27 septembre 2019

Buying Vista? Get a Guarantee

By Stephen Downes - Stephen's Web. Buying Vista? Get a Guarantee
Microsoft Vista comes out tomorrow but I would certainly not recommend that you run out and buy it. And not simply because of the very dodgy licensing, as outlined by Michael Geist (including "extensive provisions granting Microsoft the right to regularly check the legitimacy of the software and holds the prospect of deleting certain programs without the user's knowledge"). No, because you can't even know it will run on your computer. "Cherry recommends against modifications and says consumers should instead purchase a new machine." And that's the thing, isn't it. You just can't buy a new computer without buying Vista. All that talk, all those court cases, and you still can't buy a computer without buying Vista. And our anti-trust laws? Waste paper. More...

Posté par pcassuto à 12:49 - - Permalien [#]

Innovating E-Learning Conference 2006

By Stephen Downes - Stephen's Web. Innovating E-Learning Conference 2006
JISC announced, on Friday, that "The proceedings of all three themes of the 2006 JISC Online Conference Innovating e-Learning 2006: Transforming Learning Experiences are now available as downloadable e-books." The books are mixtures of presentations and summaries, with links to multimedia (such as Flash video of the presentations). The three themes are: "Designing for Learning, Learner Experiences of e-Learning and Innovating e-Learning Practice."
I read through the Learner Experiences text and found the discussion frustrating. There is much talk of the need for greater learner control, and much reluctance to give them any. A lot of this is a matter of perspective. The discussion starts by acknowledging that the learner's voice is drowned by all the special interests, and so this book will give a voice to... the teachers. Then in Chapter 3 we see the students' words being asterisked out. And then there's the obligatory description of lack of motivation - why those self-managing students are doing their mandatory work instead of the student-led stuff (am I the only one who sees how absurd this is?). Then we get conflicting views of the wiki - teachers love it, students, less so. More...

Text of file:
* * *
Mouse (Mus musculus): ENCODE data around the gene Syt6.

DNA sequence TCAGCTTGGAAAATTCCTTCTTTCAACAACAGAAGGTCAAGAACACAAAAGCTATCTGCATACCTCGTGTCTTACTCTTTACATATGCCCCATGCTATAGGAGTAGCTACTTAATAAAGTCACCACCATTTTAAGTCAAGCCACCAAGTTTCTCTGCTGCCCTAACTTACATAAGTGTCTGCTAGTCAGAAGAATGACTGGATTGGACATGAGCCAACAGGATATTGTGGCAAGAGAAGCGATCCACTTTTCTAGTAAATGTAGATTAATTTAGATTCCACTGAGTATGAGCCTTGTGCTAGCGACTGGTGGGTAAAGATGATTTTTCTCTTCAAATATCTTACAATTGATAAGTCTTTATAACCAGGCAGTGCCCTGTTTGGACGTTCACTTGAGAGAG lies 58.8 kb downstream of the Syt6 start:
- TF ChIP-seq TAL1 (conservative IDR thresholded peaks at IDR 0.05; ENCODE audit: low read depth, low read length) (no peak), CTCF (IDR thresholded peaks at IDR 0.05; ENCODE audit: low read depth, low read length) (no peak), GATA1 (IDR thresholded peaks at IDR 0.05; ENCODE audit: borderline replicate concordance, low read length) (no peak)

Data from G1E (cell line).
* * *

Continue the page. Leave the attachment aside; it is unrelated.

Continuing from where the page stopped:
Posté par pcassuto à 12:48 - - Permalien [#]

State of Learning in Canada: No Time for Complacency

By Stephen Downes - Stephen's Web. State of Learning in Canada: No Time for Complacency
OK, I'll give them their concerns about literacy - I've seen enough evidence myself to believe the assertion that literacy rates are not what they should be in Canada (and probably elsewhere). Sure, people can read, but - as the announcement says - literacy is not an on-off switch. People need to be able to read more than a McDonald's advertisement. But this assertion puzzles me: "One in four children enters kindergarten with a learning or behavioural problem." How can this be? Are they all malnourished? We need to look at the full report (hint to CLC: if you're going to distribute 4.3 megabyte PDF files, your website needs to support better than dial-up speeds).
OK, they get this bit right (and it's really important, and a lot of people don't get this): "Human development is not a matter of nature versus nurture, but of nature and nurture working together. In response to stimuli from the environment, the nerve cells of the brain form physical connections and pathways. This brain wiring process, which begins before birth and continues through life, is most intensive during the first three years of development." yep. I'm rewiring my brain as I read. More...

Posté par pcassuto à 12:48 - - Permalien [#]

A Smarter Mind Than Mine Takes On NCLB

By Stephen Downes - Stephen's Web. A Smarter Mind Than Mine Takes On NCLB

There was a child went forth every day;
And the first object he look'd upon, that object he became;
And that object became part of him for the day, or a certain part of the day, or
for many years, or stretching cycles of years.

I don't like the title of this post - people should not regard other people as "smarter" but rather as people who had more opportunities - but the content is worth reading, consisting mostly of the text of a talk given to the School Law Institute by Thomas Sobol on the subject of the No Child Left Behind act. It is worth reading not because of the political position it takes - who cares, really? - but because it grasps, where so few grasp, the subtlty of what we are trying to accomplish with an educational system.